10 Tax Deductions Your Business Isn’t Taking Advantage Of
When tax season rolls around, be sure to consider these 10 often-overlooked deductions that your business can take advantage of.
1. Bank Fees.
Many businesses overlook this deduction come tax time. If you pay a lot of fees with your PayPal or bank account, start keeping track, because you can deduct them.
2. Food and Groceries.
If you bought food for clients, you can deduct the expense. In addition, if you require an employee to work more than ten hours in a day, you can write off that employee’s dinner as well. As an entrepreneur, though, you can’t write off your own meal.
3. Dining Out.
You can deduct your dining costs if you discussed business at the meal and documented it. In that case, it’s considered “meals and entertainment” and you can deduct 50%.
4. Travel, Meals, Entertainment, and Gifts
If you travel for business, you can deduct hotel fees, airfare, train tickets, bellboy tips, dry cleaning, rental cars, and more. All your travel costs are 100% deductible except for dining out (you can only deduct half of your meal costs while traveling).
5. Home Office.
Some business owners think that deducting a home office is basically inviting the IRS to audit you, but that’s not true, as long as you follow the rules. You can only deduct a home office if the space is devoted to your business and nothing else.
Technically, you can deduct a vacation if there’s business intent in the trip. For example, if you go to Disney World for a conference and your family stays with you in the hotel room, you can deduct your own travel costs plus the cost of the room. You can’t, however, deduct your family’s Disney tickets.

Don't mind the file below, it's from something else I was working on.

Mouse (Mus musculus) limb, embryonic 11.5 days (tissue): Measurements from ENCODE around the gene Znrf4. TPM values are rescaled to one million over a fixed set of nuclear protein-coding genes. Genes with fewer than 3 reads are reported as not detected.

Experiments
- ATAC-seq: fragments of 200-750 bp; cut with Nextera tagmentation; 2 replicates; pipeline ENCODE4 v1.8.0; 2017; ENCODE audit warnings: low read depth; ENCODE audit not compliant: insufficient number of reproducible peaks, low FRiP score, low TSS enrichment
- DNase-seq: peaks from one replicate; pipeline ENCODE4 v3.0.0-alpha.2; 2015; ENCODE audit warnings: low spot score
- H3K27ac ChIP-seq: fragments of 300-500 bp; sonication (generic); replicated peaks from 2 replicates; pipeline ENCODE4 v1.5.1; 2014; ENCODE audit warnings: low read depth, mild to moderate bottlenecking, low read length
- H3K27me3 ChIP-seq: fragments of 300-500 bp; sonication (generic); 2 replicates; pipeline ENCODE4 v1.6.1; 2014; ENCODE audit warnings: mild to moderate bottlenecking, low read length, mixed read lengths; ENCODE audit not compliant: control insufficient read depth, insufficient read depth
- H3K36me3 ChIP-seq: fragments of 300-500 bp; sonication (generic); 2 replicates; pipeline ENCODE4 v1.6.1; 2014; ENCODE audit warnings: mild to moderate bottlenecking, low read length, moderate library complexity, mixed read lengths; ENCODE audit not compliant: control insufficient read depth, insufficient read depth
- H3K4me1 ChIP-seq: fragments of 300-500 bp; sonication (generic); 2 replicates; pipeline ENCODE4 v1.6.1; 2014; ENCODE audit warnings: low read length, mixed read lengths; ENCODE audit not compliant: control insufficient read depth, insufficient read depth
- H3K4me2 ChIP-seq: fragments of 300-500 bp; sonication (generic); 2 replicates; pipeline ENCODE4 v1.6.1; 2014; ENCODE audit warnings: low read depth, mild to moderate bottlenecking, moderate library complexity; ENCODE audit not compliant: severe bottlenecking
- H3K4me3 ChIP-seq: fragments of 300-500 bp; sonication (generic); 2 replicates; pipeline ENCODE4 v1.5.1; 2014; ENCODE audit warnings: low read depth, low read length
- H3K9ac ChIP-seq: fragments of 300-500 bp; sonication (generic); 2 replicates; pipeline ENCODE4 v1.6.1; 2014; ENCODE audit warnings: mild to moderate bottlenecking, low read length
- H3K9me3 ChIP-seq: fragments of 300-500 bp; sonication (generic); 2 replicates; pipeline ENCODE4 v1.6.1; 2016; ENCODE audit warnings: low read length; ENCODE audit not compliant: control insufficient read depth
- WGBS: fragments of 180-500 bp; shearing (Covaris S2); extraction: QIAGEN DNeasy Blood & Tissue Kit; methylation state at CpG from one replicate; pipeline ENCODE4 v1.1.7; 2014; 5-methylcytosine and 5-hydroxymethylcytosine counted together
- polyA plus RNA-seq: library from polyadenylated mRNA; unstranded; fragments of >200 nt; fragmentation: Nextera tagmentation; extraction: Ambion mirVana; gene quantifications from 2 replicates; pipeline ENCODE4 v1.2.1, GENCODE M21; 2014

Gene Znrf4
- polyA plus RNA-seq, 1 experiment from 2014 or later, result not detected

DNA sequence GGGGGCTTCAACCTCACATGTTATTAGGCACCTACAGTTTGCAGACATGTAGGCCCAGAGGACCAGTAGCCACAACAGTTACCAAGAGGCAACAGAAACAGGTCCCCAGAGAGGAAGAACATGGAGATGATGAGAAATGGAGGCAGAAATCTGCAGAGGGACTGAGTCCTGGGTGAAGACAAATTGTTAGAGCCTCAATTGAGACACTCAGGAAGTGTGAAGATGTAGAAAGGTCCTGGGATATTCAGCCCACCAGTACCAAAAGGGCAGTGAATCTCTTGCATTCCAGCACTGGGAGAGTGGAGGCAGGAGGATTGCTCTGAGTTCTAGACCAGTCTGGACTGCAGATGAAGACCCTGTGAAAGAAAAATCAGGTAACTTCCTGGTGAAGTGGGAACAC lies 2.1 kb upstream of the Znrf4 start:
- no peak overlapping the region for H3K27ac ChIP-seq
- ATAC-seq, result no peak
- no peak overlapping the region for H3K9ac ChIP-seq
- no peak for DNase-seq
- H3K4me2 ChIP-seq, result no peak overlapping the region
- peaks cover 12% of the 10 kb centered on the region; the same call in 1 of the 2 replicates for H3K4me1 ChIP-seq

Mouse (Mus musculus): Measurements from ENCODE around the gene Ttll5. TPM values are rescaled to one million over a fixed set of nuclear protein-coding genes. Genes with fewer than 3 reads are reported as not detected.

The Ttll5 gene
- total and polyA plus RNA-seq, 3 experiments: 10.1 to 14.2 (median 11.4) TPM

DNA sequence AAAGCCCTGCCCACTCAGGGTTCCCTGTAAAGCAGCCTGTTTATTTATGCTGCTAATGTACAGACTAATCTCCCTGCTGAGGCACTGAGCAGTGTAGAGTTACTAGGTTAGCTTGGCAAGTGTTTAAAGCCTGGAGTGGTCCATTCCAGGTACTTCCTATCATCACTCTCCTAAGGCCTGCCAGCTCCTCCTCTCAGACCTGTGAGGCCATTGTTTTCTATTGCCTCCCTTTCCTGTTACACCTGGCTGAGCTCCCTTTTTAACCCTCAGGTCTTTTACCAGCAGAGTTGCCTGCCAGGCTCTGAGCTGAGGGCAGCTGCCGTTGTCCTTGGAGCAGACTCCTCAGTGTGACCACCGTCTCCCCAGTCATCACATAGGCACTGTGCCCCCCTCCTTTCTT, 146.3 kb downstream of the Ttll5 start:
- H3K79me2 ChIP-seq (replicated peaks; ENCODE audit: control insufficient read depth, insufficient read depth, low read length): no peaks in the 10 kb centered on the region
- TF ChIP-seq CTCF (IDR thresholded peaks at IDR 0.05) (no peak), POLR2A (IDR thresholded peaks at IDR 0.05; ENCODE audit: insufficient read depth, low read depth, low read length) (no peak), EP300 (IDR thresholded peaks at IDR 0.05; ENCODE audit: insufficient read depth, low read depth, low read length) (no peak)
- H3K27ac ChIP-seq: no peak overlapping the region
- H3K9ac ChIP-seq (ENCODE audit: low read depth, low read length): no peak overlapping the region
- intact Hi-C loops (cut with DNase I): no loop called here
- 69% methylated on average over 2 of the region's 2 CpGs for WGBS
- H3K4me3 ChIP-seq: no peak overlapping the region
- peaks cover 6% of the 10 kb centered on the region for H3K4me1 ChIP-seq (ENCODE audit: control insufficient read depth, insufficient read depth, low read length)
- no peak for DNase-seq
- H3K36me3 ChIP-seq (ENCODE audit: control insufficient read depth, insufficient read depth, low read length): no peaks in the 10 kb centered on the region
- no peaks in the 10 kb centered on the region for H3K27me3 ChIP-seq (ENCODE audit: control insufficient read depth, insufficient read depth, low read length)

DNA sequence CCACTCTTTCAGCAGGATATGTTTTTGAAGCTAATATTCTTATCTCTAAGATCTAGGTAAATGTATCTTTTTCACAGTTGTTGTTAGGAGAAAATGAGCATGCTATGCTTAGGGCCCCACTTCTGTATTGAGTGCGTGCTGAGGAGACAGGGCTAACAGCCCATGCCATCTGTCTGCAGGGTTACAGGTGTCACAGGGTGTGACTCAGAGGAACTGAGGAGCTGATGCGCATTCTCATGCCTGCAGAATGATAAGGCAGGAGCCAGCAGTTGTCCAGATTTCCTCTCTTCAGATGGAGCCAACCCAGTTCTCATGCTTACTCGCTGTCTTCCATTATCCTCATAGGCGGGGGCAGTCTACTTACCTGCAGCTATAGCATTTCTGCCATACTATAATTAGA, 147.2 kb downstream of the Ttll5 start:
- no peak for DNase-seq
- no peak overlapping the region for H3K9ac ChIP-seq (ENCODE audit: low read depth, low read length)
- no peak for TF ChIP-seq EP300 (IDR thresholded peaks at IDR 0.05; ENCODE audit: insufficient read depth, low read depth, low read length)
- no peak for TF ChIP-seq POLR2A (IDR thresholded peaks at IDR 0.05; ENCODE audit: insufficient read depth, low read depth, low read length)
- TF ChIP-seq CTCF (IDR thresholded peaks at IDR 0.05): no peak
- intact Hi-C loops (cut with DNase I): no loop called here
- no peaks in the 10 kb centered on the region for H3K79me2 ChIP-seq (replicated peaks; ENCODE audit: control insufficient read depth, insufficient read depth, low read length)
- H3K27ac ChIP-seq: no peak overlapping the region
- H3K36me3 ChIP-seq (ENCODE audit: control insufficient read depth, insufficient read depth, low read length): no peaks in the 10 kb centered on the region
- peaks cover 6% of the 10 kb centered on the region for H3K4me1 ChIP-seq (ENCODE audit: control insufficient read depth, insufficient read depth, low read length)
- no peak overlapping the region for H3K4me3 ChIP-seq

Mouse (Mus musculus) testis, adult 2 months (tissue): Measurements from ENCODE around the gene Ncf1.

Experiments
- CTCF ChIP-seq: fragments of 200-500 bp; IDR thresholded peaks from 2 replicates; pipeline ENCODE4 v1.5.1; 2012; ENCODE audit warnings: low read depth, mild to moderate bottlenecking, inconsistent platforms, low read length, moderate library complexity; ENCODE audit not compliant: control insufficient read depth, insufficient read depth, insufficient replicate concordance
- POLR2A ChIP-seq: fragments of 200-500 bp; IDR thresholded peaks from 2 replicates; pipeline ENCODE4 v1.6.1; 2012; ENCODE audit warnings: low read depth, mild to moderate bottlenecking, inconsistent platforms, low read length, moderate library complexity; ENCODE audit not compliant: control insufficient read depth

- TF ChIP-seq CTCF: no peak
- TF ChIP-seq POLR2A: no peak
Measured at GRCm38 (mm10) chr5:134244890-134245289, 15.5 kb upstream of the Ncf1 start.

If you travel for your business, keep track of the dates, mileage, tolls, and parking costs associated with your trips. If you lease your vehicle you can also add in your lease payments, just as you can factor in the interest on your loan and depreciation on your vehicle if you are buying the car. Just keep in mind that if your business is not home-based, you can’t actually deduct your drive to and from the office. Your deductible mileage starts at your first business-related destination and ends at the last one.
8. Office Supplies.
Office supplies like computers, cameras, printers and printer supplies, pens and pencils, software, postage, web hosting, and other supplies and fees can all be deducted. Just be sure to save your receipts!
9. Moving Costs.
If you move for business-related reasons, you may be able to deduct some of your costs. However, your move must be at least 50 miles away from the address that is your “tax home,” and you have to live there for at least 39 weeks during your first year of employment (if you’re self-employed, it’s 78 weeks).
10. Phone Charges.
If you make calls for your business from home, you can deduct those expenses. When you get your phone bill, just be sure to circle your business-related calls so you can total them up. Remember, though, regular phone fees and charges won’t count toward your deduction unless you have a second line installed specifically for business use.